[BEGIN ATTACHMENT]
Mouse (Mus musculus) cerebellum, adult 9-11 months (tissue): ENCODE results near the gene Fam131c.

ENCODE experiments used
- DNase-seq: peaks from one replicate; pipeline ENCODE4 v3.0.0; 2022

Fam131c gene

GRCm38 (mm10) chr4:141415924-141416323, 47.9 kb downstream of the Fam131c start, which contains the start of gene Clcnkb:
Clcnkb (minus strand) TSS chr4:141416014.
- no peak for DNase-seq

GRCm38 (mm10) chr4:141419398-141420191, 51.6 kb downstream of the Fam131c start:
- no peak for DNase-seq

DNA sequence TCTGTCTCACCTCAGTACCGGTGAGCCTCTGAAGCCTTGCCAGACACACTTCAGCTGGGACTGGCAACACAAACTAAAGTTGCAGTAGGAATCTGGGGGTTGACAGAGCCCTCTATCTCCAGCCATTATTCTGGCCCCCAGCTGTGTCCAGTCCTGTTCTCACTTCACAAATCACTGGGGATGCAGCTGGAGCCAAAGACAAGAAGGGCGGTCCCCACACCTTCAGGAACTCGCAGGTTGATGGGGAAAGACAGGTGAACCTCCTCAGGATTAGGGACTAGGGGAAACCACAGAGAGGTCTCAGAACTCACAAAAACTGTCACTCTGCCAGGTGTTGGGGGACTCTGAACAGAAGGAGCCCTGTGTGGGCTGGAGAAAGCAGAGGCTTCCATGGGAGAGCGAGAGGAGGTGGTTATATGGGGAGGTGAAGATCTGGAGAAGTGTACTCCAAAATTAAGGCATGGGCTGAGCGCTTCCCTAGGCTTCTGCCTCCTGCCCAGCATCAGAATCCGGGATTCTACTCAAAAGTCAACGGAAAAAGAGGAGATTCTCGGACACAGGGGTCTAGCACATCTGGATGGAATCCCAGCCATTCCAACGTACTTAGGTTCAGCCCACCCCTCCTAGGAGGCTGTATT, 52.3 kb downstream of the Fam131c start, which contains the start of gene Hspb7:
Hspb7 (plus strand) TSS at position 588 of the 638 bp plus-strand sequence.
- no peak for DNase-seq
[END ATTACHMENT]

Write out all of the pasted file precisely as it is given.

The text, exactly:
Mouse (Mus musculus) cerebellum, adult 9-11 months (tissue): ENCODE results near the gene Fam131c.

ENCODE experiments used
- DNase-seq: peaks from one replicate; pipeline ENCODE4 v3.0.0; 2022

Fam131c gene

GRCm38 (mm10) chr4:141415924-141416323, 47.9 kb downstream of the Fam131c start, which contains the start of gene Clcnkb:
Clcnkb (minus strand) TSS chr4:141416014.
- no peak for DNase-seq

GRCm38 (mm10) chr4:141419398-141420191, 51.6 kb downstream of the Fam131c start:
- no peak for DNase-seq

DNA sequence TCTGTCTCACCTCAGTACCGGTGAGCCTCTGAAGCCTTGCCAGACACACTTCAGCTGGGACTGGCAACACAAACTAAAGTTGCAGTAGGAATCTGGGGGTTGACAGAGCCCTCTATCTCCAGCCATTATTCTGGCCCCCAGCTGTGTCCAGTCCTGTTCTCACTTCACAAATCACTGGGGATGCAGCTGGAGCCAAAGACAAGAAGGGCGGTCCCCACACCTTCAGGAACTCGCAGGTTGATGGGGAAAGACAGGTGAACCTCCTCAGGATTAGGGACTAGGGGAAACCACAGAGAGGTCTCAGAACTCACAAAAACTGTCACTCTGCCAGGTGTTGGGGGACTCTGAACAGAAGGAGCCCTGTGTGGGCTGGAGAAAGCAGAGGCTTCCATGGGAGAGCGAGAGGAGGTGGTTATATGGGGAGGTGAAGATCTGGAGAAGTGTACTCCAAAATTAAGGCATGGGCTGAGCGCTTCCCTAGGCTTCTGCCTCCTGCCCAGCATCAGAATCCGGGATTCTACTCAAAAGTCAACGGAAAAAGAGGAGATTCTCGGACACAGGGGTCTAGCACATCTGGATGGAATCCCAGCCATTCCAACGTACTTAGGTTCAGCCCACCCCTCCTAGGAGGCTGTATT, 52.3 kb downstream of the Fam131c start, which contains the start of gene Hspb7:
Hspb7 (plus strand) TSS at position 588 of the 638 bp plus-strand sequence.
- no peak for DNase-seq